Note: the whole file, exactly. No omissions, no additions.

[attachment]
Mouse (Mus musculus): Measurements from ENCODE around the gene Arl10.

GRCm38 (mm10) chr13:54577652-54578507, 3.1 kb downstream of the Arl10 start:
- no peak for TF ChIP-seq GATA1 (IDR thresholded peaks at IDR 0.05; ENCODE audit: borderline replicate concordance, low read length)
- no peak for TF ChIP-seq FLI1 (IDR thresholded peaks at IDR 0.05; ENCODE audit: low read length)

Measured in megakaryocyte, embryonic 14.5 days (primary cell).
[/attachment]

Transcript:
Mouse (Mus musculus): Measurements from ENCODE around the gene Arl10.

GRCm38 (mm10) chr13:54577652-54578507, 3.1 kb downstream of the Arl10 start:
- no peak for TF ChIP-seq GATA1 (IDR thresholded peaks at IDR 0.05; ENCODE audit: borderline replicate concordance, low read length)
- no peak for TF ChIP-seq FLI1 (IDR thresholded peaks at IDR 0.05; ENCODE audit: low read length)

Measured in megakaryocyte, embryonic 14.5 days (primary cell).